At this point, I believe there is a problem with the blue gun. But, testing it against H, and every other pin on the neck I get no short and >1Mohm resistance. And the blue ends at the well defined edge of the raster. However, if I turn up the screen, I get raster lines that are blue, and a blue "background" where there should be white raster.

By playing with the drive pots and the screen control, I manage to get a proper picture (pic 4), but the blue pot is all the way down and the other pots are all the way up. Also, the screen seems set a little high at about 11o'clock. At 9 o'clock there is practically no image at all. It's usable, but I wonder about running these pots hard at one end or the other.

Conclusion: It's playable but I'm still not certain where the blue problem lies. I had speculated that the problem was a "hot" blue gun and a weak red and green because of how I set the pots. However, with a good picture on screen, final K voltages are R-87.2, G-88.7, B-101.0 vs 88.3VDC spec for all. What confuses me is that *dropping* the blue gun to 88.3 dramatically increases blue bias and creates raster lines on screen. Perhaps's an inverse coupling of K voltage and screen brightness is normal and I just don't understanding completely how the CRT works.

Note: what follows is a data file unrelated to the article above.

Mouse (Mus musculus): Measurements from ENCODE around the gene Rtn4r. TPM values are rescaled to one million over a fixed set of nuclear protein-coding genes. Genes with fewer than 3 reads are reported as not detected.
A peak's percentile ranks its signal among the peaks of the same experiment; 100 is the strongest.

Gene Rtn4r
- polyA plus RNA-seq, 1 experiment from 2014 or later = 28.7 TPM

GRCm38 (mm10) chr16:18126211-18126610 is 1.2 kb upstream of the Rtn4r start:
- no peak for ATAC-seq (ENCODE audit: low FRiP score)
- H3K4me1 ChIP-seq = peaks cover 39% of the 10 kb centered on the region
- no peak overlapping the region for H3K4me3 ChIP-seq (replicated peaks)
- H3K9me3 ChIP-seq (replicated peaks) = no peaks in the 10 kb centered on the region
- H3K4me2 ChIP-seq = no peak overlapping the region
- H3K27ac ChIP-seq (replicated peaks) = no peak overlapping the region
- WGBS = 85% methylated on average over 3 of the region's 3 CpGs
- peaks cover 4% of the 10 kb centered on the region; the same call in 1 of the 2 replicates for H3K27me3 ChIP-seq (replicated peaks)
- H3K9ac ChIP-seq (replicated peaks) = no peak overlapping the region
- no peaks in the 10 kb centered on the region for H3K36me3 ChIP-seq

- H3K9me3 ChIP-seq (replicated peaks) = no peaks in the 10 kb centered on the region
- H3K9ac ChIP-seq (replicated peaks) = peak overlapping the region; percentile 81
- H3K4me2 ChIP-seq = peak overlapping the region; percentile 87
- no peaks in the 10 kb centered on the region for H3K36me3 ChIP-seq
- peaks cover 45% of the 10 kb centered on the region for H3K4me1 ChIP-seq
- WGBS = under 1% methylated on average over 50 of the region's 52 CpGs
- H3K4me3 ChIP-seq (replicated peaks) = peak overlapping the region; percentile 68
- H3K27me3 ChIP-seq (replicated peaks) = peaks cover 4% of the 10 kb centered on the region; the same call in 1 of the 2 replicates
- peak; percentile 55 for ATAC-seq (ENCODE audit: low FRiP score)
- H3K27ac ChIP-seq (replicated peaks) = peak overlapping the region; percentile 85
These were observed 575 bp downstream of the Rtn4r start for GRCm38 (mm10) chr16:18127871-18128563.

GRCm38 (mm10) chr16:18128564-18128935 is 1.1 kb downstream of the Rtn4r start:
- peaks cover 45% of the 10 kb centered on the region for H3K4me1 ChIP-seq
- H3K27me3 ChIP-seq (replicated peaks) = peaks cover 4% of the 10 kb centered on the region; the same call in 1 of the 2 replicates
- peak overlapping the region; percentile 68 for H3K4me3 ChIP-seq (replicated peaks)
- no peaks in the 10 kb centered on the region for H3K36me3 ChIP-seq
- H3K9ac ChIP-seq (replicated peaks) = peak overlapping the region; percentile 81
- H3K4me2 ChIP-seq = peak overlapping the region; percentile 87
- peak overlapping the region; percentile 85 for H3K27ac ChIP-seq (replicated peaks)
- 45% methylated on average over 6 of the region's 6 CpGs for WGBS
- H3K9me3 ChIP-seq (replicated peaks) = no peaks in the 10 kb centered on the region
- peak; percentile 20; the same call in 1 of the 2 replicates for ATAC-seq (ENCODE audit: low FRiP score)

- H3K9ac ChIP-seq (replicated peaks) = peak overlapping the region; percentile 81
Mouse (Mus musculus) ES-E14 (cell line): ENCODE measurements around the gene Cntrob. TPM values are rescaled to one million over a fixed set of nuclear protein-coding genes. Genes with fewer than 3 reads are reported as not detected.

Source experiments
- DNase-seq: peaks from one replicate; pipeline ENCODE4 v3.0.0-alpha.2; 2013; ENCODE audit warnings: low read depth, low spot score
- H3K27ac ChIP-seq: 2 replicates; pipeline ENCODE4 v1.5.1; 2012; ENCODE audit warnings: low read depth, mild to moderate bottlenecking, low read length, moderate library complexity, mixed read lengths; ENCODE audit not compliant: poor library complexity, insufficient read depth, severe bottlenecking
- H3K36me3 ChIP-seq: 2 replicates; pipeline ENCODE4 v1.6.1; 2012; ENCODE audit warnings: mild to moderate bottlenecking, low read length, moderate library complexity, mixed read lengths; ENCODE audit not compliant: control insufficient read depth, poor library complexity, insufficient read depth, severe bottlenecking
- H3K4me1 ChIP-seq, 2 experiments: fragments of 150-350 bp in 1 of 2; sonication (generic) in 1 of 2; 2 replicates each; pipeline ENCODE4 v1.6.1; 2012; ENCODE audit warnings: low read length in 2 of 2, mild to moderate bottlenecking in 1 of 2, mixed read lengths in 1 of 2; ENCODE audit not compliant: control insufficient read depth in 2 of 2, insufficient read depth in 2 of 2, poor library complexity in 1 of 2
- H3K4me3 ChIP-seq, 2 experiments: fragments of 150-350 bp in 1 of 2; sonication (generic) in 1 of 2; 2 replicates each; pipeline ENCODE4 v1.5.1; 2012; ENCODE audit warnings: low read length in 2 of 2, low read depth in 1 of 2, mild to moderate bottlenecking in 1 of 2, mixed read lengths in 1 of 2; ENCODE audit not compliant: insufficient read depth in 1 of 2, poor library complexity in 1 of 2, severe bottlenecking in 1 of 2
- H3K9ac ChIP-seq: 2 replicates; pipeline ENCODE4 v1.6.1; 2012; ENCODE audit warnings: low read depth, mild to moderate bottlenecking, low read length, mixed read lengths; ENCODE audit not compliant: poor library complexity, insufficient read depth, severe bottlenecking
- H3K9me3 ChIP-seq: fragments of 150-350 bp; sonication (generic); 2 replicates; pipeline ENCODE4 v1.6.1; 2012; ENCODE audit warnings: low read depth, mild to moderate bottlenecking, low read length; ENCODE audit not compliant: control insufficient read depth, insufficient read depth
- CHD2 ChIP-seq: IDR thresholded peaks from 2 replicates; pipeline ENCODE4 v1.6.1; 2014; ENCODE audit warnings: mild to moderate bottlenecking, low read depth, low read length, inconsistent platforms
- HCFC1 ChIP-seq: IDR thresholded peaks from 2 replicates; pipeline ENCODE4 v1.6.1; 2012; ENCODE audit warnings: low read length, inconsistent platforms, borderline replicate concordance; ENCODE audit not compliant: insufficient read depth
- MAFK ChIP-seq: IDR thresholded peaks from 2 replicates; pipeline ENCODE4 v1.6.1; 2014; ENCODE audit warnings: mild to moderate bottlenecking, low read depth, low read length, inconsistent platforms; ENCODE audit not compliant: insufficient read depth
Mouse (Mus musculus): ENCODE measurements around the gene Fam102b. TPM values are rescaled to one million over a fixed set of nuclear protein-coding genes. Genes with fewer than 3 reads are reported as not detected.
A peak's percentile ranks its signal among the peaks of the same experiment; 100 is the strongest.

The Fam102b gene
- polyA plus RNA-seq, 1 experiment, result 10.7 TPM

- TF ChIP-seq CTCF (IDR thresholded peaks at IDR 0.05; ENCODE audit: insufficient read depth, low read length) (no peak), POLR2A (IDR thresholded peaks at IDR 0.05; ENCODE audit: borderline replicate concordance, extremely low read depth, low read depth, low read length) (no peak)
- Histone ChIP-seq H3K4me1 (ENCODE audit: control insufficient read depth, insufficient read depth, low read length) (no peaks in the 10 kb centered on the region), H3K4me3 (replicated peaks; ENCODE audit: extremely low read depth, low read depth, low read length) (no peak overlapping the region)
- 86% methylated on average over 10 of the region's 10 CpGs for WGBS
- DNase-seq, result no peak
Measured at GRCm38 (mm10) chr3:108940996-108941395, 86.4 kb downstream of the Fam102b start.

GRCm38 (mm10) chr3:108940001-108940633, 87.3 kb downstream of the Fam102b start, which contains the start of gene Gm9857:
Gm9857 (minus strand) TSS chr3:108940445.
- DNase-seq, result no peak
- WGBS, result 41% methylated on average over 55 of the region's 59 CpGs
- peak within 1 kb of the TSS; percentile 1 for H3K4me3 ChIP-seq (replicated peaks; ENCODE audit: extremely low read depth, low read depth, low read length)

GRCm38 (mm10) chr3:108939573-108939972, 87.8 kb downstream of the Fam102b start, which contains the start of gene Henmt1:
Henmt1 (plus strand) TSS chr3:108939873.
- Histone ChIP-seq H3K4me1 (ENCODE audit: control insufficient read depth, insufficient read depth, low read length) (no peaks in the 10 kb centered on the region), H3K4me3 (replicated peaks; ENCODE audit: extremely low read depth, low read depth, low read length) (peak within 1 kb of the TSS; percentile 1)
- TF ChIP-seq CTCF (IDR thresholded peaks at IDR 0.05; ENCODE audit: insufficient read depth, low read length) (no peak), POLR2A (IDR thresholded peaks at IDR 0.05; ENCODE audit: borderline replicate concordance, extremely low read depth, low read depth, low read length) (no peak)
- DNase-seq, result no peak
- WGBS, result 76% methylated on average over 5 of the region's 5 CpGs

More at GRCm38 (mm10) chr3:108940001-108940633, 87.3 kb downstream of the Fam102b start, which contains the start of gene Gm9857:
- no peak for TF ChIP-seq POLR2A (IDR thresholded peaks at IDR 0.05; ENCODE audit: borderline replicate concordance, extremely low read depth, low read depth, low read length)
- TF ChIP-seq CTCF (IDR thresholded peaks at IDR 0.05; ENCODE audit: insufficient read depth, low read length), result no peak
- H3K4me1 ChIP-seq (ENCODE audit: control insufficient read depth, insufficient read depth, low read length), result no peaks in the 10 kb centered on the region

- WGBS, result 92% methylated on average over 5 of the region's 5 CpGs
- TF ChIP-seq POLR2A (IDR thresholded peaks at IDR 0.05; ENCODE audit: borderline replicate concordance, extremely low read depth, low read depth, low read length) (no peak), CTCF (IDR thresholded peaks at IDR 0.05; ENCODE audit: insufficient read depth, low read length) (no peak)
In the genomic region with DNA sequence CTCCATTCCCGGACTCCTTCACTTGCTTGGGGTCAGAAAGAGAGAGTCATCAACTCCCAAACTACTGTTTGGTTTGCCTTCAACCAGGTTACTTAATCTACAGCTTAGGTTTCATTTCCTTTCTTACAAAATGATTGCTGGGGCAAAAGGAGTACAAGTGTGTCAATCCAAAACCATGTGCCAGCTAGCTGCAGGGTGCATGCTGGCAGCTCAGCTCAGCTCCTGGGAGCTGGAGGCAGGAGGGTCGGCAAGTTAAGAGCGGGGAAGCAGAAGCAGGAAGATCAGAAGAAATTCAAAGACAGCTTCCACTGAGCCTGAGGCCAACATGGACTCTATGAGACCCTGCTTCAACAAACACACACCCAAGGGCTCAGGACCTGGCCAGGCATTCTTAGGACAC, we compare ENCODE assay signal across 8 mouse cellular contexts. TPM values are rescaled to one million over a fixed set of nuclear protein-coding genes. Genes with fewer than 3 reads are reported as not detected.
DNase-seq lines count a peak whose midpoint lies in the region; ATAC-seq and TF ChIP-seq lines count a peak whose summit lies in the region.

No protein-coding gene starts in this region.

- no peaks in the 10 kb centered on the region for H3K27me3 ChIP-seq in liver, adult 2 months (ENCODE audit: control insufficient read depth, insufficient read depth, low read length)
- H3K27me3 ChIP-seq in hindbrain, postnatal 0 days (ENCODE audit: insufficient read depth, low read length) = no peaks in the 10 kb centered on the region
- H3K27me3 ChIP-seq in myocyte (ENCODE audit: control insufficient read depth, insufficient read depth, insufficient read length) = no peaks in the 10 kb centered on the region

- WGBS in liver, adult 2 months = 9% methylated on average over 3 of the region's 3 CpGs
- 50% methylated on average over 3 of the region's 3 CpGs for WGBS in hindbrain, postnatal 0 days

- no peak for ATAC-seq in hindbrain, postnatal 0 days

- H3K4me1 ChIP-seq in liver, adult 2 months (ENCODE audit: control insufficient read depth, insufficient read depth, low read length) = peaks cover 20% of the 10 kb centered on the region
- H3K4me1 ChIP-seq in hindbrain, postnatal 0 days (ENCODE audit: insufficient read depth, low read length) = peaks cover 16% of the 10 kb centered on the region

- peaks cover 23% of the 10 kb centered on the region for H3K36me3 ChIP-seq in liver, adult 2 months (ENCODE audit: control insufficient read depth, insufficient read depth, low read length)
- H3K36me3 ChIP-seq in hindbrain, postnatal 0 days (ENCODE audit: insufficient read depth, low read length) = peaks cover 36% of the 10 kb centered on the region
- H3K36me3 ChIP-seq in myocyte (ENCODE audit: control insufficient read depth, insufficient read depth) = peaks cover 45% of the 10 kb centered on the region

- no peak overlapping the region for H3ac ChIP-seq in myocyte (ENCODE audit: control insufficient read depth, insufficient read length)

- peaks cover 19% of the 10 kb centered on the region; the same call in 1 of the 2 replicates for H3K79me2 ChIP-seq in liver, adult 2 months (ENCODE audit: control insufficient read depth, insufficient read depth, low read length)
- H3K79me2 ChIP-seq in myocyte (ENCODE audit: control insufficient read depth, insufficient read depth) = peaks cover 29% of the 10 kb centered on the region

SuperSprint Repair - Pt 7 - Feeling Blue

A fellow collector suggested it may be the tube and reminded me that it is possible that the blue gun is shorted and staying on when the heater has power, creating the blue screen. I'm not sure about that as I thought losing blue when I left the blue gun out of circuit would contraindicate a gun failure?  Also, I was under the impression that a shorted gun wouldn't leave a clean black border between the image and the tube edge. Hmmm.... To be sure I tested H-KG, H-KB, H-KR and found no shorts between the heater and any of the colors.